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192khz, 96khz, 48khz. I hear the difference.
Old 4 weeks ago
  #661
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IanBSC's Avatar
Quote:
Originally Posted by sax512 View Post
I guess it's only by pure luck, then, that it also happens to be just right to encode all and only what we need for the human hear, with enough room to spare so that, after learning from some initial fu*kery with analog anti-aliasing filters, we do get transparent sound from it (if we're not trying to upsell the customer for the next ultra-mega-great sample rate converter).
Perhaps you could clue the rest of us in on a particular recording or playback chain that will give us transparent sound from 16/44.1khz?
Old 4 weeks ago
  #662
Gear Maniac
 

Quote:
Originally Posted by sax512 View Post
Says anyone who doesn't want to take the time to learn the science behind the subject at hand.

And without the science there wouldn't be any digital audio, by the way.
It's not like people started building circuitry at random and went 'Hmm.. this sounds close enough to an analog audio chain. Let's figure out some science to explain it..'
And thats why for one I thank you for the info in this thread
Im just a consumer who remembers a bit of his university course on Fourier transform and that reads a lot about sound synthesis and sound in general, so I did not understand everything, but I appreciate what I understood
Yes the more you learn the more you may have questions, but its also true that the more you learn the more you understand, hopefully.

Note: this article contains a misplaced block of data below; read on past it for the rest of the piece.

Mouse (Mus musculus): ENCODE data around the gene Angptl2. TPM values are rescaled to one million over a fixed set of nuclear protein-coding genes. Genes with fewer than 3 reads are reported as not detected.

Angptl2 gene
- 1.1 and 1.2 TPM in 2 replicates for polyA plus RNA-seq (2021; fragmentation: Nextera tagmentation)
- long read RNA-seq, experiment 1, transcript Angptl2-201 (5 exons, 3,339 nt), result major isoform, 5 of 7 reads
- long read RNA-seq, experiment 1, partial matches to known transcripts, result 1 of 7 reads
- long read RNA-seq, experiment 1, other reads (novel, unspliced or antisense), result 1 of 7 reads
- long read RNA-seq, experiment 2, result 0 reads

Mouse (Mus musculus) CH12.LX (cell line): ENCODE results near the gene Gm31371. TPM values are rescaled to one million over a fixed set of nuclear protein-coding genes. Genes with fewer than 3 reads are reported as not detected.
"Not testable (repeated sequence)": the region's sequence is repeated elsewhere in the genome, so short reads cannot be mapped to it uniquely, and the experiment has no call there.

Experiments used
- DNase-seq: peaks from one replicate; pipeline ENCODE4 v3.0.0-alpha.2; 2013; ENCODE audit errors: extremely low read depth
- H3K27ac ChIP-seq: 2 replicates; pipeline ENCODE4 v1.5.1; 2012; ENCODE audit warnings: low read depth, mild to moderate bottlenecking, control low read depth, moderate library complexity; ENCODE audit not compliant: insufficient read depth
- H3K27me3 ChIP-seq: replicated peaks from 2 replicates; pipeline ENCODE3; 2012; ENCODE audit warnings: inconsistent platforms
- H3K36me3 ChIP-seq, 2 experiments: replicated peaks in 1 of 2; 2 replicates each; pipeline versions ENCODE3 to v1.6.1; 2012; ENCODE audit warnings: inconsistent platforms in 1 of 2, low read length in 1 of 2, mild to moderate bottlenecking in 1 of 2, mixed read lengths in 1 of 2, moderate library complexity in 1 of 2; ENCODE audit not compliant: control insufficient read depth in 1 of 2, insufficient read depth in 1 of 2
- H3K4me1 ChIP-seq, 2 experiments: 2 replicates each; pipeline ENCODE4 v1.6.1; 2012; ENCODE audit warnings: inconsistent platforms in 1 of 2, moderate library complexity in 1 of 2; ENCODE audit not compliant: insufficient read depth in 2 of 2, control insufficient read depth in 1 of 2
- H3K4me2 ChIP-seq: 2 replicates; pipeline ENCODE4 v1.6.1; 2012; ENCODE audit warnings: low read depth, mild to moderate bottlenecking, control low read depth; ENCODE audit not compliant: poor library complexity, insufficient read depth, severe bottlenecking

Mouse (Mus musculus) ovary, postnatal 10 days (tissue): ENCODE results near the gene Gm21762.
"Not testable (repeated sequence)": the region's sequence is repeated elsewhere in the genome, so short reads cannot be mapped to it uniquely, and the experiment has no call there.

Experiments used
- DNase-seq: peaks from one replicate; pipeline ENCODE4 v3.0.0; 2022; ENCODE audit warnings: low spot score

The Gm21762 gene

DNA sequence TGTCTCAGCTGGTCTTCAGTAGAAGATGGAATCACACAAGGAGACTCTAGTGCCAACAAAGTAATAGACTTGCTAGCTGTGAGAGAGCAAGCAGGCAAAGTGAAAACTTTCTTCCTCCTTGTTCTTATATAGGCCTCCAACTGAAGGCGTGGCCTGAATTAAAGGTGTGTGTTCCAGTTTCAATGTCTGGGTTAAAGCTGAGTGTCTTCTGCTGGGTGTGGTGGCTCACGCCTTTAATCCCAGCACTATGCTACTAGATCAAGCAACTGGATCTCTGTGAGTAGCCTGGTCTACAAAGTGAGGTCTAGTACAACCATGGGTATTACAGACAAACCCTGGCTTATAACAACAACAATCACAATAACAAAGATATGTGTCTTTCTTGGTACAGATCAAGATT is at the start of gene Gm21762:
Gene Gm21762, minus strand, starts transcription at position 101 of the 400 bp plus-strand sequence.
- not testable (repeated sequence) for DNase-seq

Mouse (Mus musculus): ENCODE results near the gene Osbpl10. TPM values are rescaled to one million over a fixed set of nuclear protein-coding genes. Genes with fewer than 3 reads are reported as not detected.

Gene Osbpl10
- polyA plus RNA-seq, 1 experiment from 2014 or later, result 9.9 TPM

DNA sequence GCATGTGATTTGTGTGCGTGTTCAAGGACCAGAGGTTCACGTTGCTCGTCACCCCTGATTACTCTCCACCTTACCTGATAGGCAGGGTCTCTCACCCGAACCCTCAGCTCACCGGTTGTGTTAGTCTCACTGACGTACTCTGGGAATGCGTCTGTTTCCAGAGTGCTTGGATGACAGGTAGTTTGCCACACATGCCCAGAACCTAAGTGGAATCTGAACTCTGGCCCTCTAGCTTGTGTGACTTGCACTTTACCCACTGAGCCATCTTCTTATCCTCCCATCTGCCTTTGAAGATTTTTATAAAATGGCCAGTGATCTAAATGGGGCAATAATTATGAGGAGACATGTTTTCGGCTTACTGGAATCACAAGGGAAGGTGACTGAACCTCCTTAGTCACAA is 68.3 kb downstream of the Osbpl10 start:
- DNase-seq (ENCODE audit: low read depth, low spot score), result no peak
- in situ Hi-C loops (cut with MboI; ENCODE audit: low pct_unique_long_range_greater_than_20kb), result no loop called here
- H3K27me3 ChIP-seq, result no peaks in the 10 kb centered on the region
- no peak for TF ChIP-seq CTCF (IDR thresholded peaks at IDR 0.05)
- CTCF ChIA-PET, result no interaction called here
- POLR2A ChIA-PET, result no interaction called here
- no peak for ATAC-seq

Old 4 weeks ago
  #663
Gear Maniac
 

Quote:
Originally Posted by norfolk martin View Post
By example, I have not yet learned to quit getting involved in these debates!
I think thats one of those “multiple coincident experiences” you talked about
You are obviously not alone ...
Old 4 weeks ago
  #664
Gear Maniac
 

Quote:
Originally Posted by Space1999 View Post
There doesn’t need to be any scientific debate about this.

Pat
I sorry ... Im too honnest for my own good ...
I felt a bit dumb trying to follow all the technical stuff (still dunno what a tap is) ... but sometimes you really make me feel better about myself
Old 4 weeks ago
  #665
Gear Maniac
 

Quote:
Originally Posted by FatB View Post
If my post was misleading Im sorry about that. But if you can bare with me, if 0 info is lost and its an audio signal (lets forget synths for a bit) so no perfect square wave is present in the input, then the raw output of the DA conversion should have no stair effect nor square part so why do you need a filter ? I always thought the filter was to smooth the “stair” effect introduced by sampling and that with a good filter you could recreate a close enough signal that no noticeable (to the human ear) difference was present. So in a way I thought that you lost “some” info, but that this info was so small in the context of audio that it was negligeable.
And to me smoothing the squares is the equivalent of saying filtering the top harmonics.

But I see that you did a s**t load of explanation so I wont take it personally if u dont answer
I made these graphs hoping it will help people understand.
In the air (1), you generally have frequency content exceeding 20 kHz (usually not much, but it's there).
Your ears can only hear the part of it that is between 20 Hz and 20 kHz (2).
When you are recreating that part (the one that looks like a rectangle), to your ear it is no different than when it is subject to all the frequency content (including the little half circle looking things).
(2) is what you NEED to encode and reproduce.
If we don't agree on this, there really is no point in reading further.

THE THEORY:
Believe it or not, sampling actually ADDS stuff to the original signal. It creates, when you look at the signal in the frequency realm, infinite replicas of the original spectra, centered at multiples of the sample rate. So, for example, when you sample a 10 Khz sine wave at 44.1, you actually also create sine waves at 34.1, 54.1, 78.2, 98.2.etc...
This is shown in graphs (3) and (5) for 44.1 kHz and 96 kHz sample rates.